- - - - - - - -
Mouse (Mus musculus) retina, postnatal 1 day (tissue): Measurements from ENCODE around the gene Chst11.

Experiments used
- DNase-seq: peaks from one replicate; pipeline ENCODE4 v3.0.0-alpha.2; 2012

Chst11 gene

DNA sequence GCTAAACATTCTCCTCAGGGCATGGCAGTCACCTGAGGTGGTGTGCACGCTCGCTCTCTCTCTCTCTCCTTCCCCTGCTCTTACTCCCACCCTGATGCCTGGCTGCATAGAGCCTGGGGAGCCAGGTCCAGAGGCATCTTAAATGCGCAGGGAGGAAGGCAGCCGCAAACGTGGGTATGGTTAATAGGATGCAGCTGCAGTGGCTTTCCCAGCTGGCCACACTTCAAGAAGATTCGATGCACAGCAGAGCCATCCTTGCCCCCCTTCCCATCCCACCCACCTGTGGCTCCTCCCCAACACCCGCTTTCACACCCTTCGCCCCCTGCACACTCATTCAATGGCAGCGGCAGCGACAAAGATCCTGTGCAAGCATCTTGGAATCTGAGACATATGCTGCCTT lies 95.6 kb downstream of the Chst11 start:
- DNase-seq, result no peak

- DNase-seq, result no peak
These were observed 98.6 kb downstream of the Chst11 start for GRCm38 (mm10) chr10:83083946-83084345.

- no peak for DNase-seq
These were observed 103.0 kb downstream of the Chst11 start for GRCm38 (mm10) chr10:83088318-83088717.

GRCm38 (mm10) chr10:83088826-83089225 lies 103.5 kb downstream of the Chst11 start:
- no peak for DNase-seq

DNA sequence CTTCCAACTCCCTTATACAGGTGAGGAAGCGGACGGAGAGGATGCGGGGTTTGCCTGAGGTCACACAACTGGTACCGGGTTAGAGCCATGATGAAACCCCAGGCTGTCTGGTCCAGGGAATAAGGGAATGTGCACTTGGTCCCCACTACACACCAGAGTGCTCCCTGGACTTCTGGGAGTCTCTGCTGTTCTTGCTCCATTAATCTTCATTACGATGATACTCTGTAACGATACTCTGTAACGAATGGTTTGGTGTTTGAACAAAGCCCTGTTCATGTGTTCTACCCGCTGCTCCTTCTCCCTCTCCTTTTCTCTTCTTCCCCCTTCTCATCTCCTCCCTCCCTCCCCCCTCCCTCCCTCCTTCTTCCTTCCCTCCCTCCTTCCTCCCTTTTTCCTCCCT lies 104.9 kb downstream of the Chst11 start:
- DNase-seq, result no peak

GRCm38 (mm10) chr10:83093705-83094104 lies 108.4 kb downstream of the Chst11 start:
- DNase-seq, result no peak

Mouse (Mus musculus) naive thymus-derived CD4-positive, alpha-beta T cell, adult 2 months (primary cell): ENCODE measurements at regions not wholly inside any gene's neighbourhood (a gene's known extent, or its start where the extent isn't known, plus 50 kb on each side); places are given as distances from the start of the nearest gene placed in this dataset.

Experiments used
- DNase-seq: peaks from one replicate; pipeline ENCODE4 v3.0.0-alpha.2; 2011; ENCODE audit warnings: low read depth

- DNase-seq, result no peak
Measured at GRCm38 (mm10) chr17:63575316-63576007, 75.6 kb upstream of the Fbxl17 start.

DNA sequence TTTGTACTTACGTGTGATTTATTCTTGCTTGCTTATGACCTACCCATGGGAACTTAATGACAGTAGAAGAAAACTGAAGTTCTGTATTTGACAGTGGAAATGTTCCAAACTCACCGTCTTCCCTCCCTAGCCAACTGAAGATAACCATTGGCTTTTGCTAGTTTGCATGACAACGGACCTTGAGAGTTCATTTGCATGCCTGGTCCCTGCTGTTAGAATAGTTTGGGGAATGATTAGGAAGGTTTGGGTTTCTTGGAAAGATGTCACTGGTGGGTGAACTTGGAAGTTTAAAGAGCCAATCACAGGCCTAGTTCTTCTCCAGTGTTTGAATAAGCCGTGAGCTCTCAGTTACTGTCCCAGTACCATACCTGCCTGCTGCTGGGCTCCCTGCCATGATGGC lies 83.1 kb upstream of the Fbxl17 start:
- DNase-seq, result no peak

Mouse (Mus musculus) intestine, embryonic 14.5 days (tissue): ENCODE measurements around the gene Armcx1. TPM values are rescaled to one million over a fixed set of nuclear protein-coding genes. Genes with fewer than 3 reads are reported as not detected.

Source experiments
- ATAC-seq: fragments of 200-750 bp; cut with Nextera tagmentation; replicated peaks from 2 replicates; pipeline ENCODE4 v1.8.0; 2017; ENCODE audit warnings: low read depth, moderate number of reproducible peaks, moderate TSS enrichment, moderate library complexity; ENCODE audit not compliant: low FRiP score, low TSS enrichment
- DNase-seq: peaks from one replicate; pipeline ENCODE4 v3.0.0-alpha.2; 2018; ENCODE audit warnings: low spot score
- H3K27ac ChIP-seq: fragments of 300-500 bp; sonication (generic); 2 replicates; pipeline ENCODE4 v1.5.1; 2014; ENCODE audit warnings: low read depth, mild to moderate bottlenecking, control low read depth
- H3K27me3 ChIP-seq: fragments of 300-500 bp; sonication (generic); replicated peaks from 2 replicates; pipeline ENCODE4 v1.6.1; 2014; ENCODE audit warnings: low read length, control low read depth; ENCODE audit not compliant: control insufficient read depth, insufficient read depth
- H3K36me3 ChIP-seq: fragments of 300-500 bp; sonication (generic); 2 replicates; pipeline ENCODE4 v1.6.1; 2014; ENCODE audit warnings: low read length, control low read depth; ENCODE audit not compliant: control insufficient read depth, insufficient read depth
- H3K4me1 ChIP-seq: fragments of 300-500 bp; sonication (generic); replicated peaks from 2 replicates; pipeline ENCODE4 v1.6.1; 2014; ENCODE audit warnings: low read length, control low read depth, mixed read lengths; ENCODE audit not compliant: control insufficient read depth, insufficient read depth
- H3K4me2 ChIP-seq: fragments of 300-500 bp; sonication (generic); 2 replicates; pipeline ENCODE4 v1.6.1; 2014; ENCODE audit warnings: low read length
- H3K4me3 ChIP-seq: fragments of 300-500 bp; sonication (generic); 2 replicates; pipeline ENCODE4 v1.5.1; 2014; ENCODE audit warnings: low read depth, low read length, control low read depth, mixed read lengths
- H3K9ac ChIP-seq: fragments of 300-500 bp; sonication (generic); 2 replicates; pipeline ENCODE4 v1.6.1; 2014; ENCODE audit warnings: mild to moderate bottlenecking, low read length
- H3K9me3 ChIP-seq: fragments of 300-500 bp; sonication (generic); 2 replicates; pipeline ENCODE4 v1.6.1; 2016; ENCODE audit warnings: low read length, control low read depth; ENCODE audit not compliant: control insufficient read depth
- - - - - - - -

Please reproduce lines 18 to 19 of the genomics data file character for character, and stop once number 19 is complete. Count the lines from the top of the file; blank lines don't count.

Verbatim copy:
Experiments used
- DNase-seq: peaks from one replicate; pipeline ENCODE4 v3.0.0-alpha.2; 2011; ENCODE audit warnings: low read depth